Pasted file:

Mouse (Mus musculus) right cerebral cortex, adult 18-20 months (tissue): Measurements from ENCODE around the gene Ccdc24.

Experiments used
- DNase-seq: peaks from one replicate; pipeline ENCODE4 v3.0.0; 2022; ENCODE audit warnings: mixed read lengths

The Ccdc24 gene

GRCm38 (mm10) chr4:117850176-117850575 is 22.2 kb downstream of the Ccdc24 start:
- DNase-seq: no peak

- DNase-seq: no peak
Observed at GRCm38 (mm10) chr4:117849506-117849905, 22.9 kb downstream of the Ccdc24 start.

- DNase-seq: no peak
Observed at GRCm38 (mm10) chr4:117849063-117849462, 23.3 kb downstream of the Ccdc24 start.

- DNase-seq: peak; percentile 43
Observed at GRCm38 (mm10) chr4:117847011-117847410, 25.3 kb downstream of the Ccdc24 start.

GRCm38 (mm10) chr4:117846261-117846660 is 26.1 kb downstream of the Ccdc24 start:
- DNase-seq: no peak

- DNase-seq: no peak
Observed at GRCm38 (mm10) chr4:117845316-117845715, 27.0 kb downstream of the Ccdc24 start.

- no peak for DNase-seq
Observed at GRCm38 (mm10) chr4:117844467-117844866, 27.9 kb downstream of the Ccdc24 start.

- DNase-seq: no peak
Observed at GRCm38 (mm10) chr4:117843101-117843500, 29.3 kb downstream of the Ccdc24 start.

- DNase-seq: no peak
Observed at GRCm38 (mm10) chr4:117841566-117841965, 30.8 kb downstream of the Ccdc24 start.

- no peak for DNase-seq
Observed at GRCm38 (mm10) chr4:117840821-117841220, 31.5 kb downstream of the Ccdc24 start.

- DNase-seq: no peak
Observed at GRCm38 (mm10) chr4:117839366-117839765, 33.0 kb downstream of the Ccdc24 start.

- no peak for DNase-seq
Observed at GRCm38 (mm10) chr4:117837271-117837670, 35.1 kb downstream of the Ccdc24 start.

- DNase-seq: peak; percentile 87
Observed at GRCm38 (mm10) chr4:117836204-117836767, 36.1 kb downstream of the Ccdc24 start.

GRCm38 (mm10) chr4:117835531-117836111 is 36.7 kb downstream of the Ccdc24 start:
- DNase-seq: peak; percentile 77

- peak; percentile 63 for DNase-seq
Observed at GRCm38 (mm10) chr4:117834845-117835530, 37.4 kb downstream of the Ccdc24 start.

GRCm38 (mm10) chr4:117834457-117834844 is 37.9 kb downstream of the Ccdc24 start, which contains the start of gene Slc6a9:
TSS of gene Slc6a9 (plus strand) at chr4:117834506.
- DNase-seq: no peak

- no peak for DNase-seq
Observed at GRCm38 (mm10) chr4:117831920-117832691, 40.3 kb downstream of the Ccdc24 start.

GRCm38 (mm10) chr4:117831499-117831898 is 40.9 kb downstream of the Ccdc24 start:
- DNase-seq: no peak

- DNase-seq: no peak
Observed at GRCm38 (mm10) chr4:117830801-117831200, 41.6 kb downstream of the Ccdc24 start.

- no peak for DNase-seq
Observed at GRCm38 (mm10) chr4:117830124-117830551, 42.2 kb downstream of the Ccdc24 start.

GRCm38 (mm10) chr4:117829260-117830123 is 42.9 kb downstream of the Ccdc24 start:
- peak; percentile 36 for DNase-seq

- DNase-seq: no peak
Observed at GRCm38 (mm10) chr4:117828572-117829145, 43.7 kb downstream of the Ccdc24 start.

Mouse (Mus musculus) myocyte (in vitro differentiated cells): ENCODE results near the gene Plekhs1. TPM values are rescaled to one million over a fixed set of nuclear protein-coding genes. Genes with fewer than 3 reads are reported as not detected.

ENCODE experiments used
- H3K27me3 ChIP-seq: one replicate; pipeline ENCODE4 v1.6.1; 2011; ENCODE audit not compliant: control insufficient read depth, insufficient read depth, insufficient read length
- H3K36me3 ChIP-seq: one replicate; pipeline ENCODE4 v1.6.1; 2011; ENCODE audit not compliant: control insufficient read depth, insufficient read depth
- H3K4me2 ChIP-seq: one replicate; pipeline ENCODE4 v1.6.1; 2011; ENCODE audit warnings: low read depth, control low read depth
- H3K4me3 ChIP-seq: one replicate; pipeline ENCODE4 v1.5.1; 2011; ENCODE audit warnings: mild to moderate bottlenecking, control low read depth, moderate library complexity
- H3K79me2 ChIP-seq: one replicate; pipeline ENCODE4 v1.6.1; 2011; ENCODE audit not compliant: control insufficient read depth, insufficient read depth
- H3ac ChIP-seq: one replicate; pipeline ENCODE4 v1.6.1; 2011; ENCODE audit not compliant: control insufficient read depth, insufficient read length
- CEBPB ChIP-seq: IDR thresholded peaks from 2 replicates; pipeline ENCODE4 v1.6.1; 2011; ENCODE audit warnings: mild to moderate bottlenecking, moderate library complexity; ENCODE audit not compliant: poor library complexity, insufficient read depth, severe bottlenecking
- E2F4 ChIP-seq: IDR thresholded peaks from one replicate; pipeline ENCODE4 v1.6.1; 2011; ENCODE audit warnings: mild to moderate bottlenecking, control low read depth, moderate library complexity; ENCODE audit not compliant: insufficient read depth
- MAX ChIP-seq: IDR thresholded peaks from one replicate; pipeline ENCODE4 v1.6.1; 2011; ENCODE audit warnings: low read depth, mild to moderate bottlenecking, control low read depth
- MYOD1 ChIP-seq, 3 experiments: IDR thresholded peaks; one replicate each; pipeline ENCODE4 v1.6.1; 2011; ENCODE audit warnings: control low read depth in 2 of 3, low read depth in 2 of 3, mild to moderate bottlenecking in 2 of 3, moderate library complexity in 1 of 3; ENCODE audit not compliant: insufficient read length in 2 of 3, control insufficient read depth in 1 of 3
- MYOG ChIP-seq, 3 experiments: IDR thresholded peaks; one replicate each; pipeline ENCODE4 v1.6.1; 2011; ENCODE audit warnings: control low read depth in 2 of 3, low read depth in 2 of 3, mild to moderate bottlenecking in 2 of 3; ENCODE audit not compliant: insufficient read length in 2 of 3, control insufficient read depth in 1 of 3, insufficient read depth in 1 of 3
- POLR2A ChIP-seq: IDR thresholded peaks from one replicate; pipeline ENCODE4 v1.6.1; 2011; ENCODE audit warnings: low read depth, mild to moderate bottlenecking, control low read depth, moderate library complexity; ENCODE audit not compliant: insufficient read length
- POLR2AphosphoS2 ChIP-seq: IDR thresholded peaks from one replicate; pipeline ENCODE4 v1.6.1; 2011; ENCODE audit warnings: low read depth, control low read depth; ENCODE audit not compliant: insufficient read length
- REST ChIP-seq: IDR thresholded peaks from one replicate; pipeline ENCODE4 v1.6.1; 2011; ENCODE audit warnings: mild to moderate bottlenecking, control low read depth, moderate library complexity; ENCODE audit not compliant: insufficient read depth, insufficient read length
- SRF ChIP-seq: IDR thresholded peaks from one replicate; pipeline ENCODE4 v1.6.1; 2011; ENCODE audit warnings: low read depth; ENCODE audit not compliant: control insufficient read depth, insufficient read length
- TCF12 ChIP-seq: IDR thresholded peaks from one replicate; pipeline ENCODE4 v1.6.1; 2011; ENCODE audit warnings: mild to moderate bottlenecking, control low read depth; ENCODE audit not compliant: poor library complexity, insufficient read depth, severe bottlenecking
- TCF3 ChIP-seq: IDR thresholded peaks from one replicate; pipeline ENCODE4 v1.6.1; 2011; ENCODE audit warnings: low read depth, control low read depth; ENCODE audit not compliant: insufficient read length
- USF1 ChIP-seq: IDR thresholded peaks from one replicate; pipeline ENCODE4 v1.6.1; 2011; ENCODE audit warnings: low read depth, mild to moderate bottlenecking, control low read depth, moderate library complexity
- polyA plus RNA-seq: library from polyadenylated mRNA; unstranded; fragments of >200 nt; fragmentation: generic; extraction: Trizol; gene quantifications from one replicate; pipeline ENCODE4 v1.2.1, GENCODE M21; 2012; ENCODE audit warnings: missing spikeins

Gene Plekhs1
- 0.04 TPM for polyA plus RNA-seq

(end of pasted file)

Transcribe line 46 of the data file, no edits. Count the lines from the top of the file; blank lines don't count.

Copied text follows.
GRCm38 (mm10) chr4:117829260-117830123 is 42.9 kb downstream of the Ccdc24 start: